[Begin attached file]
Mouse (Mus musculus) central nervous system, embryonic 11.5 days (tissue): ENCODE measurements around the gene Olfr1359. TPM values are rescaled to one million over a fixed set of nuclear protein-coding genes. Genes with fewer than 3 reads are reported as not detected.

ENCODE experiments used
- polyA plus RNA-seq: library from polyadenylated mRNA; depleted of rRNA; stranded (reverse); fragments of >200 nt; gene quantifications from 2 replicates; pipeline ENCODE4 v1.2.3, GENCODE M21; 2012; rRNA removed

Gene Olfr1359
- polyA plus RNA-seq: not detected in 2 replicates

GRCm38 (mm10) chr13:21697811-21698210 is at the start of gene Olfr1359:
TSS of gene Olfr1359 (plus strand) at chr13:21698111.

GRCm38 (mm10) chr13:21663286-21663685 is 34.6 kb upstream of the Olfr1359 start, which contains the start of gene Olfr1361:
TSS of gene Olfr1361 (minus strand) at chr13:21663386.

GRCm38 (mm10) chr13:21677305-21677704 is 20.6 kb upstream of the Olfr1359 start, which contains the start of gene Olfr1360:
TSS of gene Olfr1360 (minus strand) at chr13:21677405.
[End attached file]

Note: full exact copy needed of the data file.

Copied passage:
Mouse (Mus musculus) central nervous system, embryonic 11.5 days (tissue): ENCODE measurements around the gene Olfr1359. TPM values are rescaled to one million over a fixed set of nuclear protein-coding genes. Genes with fewer than 3 reads are reported as not detected.

ENCODE experiments used
- polyA plus RNA-seq: library from polyadenylated mRNA; depleted of rRNA; stranded (reverse); fragments of >200 nt; gene quantifications from 2 replicates; pipeline ENCODE4 v1.2.3, GENCODE M21; 2012; rRNA removed

Gene Olfr1359
- polyA plus RNA-seq: not detected in 2 replicates

GRCm38 (mm10) chr13:21697811-21698210 is at the start of gene Olfr1359:
TSS of gene Olfr1359 (plus strand) at chr13:21698111.

GRCm38 (mm10) chr13:21663286-21663685 is 34.6 kb upstream of the Olfr1359 start, which contains the start of gene Olfr1361:
TSS of gene Olfr1361 (minus strand) at chr13:21663386.

GRCm38 (mm10) chr13:21677305-21677704 is 20.6 kb upstream of the Olfr1359 start, which contains the start of gene Olfr1360:
TSS of gene Olfr1360 (minus strand) at chr13:21677405.